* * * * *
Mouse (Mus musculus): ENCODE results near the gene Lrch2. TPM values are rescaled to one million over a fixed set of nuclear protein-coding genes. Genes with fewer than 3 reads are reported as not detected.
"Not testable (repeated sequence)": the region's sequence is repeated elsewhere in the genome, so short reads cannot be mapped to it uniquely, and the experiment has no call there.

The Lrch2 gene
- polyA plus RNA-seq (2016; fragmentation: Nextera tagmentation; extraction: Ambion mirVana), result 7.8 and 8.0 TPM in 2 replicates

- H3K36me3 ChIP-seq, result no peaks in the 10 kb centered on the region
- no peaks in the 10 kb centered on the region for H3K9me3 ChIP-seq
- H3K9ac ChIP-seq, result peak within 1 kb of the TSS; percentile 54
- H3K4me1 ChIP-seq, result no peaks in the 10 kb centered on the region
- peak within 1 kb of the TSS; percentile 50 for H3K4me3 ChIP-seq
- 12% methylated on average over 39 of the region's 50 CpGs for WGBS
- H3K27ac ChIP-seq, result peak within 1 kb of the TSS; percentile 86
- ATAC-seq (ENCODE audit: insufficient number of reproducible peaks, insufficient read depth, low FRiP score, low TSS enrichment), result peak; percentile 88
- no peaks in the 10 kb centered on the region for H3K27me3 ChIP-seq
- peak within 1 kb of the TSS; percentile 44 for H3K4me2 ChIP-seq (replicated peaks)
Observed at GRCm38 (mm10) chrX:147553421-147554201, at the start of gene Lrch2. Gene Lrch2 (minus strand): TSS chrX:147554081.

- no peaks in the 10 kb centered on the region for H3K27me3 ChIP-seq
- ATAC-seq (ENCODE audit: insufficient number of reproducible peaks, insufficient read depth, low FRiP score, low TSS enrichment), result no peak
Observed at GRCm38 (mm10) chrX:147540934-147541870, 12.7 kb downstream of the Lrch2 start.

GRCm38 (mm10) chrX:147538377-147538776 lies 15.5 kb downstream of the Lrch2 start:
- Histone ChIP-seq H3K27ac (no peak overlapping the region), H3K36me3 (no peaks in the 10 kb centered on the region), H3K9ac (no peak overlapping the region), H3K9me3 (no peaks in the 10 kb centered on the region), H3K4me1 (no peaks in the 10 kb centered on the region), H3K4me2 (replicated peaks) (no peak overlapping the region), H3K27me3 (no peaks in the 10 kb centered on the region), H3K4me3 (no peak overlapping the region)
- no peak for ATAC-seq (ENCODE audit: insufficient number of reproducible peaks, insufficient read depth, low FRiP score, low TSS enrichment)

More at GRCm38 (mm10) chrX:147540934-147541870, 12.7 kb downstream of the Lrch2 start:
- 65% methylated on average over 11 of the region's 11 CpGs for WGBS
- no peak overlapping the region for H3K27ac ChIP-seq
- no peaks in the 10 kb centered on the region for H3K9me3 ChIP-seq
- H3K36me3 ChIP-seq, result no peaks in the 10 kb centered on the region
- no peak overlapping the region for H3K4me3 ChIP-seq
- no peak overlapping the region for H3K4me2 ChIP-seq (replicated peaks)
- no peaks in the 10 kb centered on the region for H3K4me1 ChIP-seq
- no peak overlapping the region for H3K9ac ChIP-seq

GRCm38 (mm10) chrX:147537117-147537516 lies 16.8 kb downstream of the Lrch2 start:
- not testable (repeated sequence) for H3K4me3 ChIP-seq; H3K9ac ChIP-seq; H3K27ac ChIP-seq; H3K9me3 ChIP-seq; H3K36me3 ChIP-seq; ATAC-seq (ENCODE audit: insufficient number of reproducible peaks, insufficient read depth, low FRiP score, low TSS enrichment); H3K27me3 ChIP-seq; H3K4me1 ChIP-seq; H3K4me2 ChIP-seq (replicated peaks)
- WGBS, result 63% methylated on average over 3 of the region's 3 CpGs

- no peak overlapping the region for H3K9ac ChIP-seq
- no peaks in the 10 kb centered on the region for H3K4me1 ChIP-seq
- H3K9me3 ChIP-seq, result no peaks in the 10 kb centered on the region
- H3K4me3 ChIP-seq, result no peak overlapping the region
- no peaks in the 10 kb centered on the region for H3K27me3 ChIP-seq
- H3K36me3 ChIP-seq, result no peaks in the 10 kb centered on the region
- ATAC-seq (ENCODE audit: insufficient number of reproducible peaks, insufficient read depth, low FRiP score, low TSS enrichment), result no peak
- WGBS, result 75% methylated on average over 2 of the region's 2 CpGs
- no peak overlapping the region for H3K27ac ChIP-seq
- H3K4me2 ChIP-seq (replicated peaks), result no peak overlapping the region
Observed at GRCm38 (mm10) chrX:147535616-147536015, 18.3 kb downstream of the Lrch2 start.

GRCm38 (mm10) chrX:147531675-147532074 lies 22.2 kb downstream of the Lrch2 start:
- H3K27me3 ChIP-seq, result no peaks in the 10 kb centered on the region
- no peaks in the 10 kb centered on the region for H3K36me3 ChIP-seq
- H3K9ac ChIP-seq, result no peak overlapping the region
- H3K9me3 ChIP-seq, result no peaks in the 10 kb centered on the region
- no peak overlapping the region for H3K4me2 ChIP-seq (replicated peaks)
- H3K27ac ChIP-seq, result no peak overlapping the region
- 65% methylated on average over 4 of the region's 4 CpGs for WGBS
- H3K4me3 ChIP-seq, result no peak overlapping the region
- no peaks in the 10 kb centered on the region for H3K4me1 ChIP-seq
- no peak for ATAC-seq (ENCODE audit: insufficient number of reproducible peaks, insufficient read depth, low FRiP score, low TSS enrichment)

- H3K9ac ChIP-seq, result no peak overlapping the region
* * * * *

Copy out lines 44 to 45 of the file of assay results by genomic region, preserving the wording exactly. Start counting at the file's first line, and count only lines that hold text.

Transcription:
Observed at GRCm38 (mm10) chrX:147535616-147536015, 18.3 kb downstream of the Lrch2 start.

GRCm38 (mm10) chrX:147531675-147532074 lies 22.2 kb downstream of the Lrch2 start: